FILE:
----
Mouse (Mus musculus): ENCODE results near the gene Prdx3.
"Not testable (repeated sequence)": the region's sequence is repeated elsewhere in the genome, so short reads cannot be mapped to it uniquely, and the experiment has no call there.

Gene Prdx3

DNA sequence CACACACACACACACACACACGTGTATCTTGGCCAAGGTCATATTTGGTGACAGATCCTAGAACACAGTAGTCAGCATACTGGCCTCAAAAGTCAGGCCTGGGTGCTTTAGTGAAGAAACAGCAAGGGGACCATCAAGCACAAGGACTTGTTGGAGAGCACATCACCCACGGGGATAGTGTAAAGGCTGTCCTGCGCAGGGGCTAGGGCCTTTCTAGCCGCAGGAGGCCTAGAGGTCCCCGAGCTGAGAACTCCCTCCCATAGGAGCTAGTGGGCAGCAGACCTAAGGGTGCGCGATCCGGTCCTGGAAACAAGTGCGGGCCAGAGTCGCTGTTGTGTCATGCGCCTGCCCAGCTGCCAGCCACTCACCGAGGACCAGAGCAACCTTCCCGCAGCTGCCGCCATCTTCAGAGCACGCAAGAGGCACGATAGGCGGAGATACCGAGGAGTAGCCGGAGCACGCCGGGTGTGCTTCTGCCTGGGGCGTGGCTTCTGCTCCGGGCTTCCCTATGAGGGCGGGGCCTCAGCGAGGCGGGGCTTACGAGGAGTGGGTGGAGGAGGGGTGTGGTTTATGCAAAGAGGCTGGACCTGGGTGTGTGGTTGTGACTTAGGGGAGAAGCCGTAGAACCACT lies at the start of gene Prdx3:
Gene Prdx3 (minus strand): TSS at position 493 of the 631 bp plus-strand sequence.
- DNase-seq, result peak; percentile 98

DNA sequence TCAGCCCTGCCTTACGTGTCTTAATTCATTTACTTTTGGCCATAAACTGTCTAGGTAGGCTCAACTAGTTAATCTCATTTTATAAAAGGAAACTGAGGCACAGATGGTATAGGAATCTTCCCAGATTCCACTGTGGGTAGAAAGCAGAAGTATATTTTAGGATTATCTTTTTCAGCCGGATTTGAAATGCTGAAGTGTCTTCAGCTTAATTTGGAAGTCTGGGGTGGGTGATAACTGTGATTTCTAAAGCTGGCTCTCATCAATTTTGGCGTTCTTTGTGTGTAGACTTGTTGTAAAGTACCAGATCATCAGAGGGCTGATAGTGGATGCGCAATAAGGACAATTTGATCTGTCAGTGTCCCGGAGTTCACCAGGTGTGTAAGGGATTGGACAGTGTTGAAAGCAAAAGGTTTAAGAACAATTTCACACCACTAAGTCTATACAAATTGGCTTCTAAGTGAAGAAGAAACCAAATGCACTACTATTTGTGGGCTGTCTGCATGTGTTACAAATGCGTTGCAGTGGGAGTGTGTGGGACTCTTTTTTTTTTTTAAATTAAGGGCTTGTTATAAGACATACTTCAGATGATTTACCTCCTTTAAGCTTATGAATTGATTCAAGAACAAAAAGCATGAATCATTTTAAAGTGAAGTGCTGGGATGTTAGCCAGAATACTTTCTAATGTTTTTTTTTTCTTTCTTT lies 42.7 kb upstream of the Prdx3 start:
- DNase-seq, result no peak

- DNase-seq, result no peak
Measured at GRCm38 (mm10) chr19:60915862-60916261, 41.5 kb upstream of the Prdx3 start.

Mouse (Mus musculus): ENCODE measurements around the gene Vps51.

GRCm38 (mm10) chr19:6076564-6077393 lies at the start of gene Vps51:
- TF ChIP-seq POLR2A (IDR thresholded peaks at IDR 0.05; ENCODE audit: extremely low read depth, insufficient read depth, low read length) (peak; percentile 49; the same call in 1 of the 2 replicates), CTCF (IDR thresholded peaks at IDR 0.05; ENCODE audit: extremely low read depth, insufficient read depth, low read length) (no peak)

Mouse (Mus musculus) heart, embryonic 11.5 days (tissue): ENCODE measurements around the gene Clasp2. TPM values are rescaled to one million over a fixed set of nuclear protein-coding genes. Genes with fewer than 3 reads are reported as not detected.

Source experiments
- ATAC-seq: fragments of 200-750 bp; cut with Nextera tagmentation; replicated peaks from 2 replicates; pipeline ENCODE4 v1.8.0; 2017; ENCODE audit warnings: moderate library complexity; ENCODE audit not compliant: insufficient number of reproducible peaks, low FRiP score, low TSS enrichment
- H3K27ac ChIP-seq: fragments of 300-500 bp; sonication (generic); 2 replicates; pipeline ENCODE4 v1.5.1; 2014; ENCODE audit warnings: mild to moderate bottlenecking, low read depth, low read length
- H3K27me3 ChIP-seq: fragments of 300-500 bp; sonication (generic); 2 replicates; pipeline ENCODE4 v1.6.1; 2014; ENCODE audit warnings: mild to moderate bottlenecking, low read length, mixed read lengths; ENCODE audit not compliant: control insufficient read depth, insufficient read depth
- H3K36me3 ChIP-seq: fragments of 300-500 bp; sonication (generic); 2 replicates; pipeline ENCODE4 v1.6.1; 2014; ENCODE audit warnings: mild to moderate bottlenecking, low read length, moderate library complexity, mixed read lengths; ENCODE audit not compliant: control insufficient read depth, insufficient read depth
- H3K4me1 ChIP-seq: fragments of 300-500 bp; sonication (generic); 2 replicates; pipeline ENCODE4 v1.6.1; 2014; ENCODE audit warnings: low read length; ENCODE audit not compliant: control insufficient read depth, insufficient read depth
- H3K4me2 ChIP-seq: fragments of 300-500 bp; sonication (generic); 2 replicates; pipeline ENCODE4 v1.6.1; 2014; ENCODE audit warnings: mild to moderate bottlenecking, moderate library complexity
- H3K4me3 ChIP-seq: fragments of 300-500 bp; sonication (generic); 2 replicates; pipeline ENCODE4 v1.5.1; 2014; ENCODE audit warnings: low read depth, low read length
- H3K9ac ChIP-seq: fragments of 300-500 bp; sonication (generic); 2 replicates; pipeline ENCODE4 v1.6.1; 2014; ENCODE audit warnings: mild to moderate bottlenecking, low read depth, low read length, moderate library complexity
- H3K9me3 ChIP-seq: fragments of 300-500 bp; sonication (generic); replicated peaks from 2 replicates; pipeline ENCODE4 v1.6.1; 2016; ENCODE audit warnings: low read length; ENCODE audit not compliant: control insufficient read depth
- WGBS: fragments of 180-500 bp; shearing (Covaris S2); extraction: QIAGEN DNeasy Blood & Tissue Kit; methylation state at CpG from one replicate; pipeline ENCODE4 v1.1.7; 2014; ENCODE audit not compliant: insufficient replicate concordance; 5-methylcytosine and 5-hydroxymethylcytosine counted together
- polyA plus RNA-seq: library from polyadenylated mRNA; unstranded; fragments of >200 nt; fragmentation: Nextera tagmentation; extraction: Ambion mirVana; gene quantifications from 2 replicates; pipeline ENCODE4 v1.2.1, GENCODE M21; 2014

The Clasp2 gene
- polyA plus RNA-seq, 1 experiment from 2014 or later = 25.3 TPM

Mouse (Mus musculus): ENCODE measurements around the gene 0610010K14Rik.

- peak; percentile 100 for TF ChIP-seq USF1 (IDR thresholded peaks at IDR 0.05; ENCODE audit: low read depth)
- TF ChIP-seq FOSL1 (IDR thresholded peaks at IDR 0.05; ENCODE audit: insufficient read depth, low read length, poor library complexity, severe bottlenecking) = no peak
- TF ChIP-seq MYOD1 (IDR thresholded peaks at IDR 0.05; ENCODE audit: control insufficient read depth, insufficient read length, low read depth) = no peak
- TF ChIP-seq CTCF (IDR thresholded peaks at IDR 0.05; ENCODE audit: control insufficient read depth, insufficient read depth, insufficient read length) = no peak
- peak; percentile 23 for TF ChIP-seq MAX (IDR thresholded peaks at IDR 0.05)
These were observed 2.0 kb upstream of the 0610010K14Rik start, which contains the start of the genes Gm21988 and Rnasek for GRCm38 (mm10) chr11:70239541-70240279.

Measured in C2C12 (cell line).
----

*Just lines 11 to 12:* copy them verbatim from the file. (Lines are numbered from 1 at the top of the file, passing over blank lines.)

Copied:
Mouse (Mus musculus): ENCODE measurements around the gene Vps51.

GRCm38 (mm10) chr19:6076564-6077393 lies at the start of gene Vps51: